History of Our Church

The Methodists built the first church in Greenville in 1846 which was shared later with the Presbyterians who organized in 1859. The Episcopalians renovated the second floor of the lodge hall for their place of worship. The Roman Catholics in the area were organized in 1858 into a congregation called St. Joseph’s by traveling missionary priests and held Masses in the Lewis Caffall home. The Catholics residing across in Chicot County Arkansas were organized by missionary priest into a congregation called St. Mary’s about the same time and held Masses in the home of Mrs. Joseph B. Johnson. There was no Catholic church in Mississippi North of Vicksburg and none in Southeast Arkansas South of Pine Bluff, Arkansas.

Father O’Connor of Vicksburg visited Greenville twice in 1858. He reported to the Bishop of Natchez that a congregation named for St. Joseph the Worker had been organized by missionary priests in 1858. (Several years later an agreement was signed by Bishop Gerow and Monsignor Igoe agreeing that 1858 was the founding date.)

Greenville was fired upon by Union forces and burned during the Civil War

The residents took refuge with relatives elsewhere or fled to the surrounding plantations for shelter and safety. What was left of the town soon caved into the Mississippi River. Greenville was no more. Bishop Elder of Natchez was taken under cover in a mule cart out of the city and exiled for the remainder of the war as he would not offer prayers for the Union forces.

In 1866, after the War, a new Greenville was laid out in the present location a few miles upstream of the original site. Families moved into the new town and reorganized their congregations. Three priests from the Natchez Diocese visited Greenville. They urged Bishop Elder to build a church the serve the sixty adults and thirty children residing there. The bishop appointed Father Mayes in April 1867 as the first resident parish priest along the river from Friars Point downstream to Mayersville.

Father Mayes acquired property at the Northwest corner of Walnut and Central Avenue with two buildings to serve as church and rectory. Father Mayes was recalled in November 1868 and could not be replaced by the Bishop of Natchez.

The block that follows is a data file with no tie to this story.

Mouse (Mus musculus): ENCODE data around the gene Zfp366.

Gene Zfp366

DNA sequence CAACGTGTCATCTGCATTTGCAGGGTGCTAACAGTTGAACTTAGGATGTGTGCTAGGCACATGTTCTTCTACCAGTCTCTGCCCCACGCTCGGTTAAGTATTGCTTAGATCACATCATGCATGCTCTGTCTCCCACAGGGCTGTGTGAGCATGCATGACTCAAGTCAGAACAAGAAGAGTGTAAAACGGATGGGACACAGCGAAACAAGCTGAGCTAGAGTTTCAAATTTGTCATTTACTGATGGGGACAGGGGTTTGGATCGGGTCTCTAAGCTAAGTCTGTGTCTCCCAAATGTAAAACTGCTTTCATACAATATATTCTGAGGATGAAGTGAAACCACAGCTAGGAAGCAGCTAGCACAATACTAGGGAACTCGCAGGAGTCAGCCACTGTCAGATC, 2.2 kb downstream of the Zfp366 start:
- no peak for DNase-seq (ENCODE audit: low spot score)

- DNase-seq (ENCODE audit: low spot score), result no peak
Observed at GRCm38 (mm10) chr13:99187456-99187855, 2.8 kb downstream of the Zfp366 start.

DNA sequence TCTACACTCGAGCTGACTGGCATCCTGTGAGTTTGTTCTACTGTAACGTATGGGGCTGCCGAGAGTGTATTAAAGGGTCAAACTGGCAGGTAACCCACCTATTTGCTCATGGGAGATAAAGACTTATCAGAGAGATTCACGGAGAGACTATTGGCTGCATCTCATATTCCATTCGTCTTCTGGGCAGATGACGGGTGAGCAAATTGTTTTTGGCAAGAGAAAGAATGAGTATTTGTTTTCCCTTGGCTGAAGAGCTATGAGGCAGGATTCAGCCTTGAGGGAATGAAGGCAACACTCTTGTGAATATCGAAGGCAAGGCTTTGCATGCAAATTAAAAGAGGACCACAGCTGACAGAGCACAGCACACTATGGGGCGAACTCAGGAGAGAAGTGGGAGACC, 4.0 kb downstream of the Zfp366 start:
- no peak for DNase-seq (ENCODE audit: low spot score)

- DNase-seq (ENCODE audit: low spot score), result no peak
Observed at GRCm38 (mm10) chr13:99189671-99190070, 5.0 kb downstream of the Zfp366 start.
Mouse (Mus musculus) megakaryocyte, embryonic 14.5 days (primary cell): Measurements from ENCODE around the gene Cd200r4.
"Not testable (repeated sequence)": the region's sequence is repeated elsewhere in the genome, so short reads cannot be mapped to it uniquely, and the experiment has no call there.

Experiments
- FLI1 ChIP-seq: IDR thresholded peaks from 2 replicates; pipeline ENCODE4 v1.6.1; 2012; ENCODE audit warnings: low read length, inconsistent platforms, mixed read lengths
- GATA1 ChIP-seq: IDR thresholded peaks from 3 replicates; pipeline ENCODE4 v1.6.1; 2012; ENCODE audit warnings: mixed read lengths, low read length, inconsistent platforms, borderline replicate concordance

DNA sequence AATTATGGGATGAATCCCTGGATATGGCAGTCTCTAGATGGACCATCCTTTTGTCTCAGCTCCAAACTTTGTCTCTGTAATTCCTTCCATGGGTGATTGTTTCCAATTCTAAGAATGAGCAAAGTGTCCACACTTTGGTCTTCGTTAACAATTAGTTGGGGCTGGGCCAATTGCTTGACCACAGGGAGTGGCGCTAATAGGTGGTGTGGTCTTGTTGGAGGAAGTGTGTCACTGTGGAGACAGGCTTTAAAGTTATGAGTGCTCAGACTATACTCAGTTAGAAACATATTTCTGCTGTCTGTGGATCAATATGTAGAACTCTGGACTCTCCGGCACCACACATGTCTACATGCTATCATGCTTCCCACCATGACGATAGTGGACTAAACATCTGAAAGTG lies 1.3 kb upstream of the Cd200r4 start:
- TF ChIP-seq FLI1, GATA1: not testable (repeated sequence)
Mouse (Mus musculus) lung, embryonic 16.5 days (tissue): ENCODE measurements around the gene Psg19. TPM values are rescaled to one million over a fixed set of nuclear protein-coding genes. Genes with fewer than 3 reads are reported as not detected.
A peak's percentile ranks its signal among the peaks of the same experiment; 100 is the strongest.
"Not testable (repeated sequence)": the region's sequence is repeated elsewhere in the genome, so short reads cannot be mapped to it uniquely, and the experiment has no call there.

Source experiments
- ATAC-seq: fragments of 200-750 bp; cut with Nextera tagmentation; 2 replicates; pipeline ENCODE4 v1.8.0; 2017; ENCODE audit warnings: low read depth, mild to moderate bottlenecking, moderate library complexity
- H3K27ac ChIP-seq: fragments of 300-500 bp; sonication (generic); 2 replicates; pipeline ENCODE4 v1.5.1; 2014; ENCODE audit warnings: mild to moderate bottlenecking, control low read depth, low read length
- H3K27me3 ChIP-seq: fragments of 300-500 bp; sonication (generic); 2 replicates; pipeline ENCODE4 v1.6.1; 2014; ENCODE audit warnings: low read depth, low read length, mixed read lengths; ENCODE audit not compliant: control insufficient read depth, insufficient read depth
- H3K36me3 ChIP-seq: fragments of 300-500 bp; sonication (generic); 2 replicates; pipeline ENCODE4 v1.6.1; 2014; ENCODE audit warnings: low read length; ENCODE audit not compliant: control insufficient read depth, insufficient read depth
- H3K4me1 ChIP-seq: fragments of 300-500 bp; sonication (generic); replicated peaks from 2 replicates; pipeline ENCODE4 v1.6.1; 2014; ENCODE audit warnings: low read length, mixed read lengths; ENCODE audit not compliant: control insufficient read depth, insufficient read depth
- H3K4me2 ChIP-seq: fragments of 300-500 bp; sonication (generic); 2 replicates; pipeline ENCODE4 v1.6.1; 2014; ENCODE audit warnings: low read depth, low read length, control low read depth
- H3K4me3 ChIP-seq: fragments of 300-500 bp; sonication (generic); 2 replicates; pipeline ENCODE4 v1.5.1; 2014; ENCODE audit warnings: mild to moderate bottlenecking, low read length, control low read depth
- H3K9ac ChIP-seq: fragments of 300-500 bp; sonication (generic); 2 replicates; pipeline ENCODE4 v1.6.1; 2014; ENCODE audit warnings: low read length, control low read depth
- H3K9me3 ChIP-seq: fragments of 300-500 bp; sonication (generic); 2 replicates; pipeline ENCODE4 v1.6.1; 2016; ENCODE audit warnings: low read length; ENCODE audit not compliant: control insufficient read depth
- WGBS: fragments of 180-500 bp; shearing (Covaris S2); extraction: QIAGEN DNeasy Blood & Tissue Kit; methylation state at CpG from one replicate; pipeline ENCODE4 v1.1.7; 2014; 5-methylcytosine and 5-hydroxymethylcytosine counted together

In the meantime, the Bishop of Little Rock Arkansas had acquired a sizable lot in Lake Village, Arkansas for a church. Mrs. Johnson returned to her former home in New Orleans from its merchants ready to build a church for the St. Mary’s congregation. By 1869 Lake Village had a church but no rectory. St. Joseph’s in Greenville had a church and rectory by no priest. By mutual agreement between the two bishops St. Joseph’s parish in Greenville was expanded to include the area along the river in Chicot county Arkansas and a corner of East Carroll Parish (county) in Louisiana. St. Joseph’s was to serve as the parish seat

with St. Mary’s being a mission thereunder. The Little Rock Diocese continued staffing the parish until 1871. During this time an adjacent lot was purchased in Greenville to serve as a Catholic school staffed by lay teachers from Natchez.

The Mississippi River began eating the city front so the present property was purchased on January 24, 1874. A frame church of heart pine and cypress measuring forty feet by seventy-five feet with a seventy-five foot spire in the Victorian Gothic style was built on Main Street in the center of the lot. A Victorian cottage was built on the back of the lot facing Shelby Street. This church was dedicated by Bishop Elder on Thanksgiving Day, November 28, 1875. The bishop ordered the school closed and the old property sold to help defray the costs and the new church and rectory. The site which the first church occupied is now partially in the levee and wharf.

There being a shortage of priest in the Dioceses of Natchez and Little Rock, the bishops called upon the Diocese of Natchitoches for help. Accordingly Father Joseph Queland of St. Patrick’s in Lake Providence, Louisiana administered St. Joseph’s parish, including its missions, in 1876 and 1877. In 1878 the Natchez Diocese appointed Father F. Gasulpy to take over.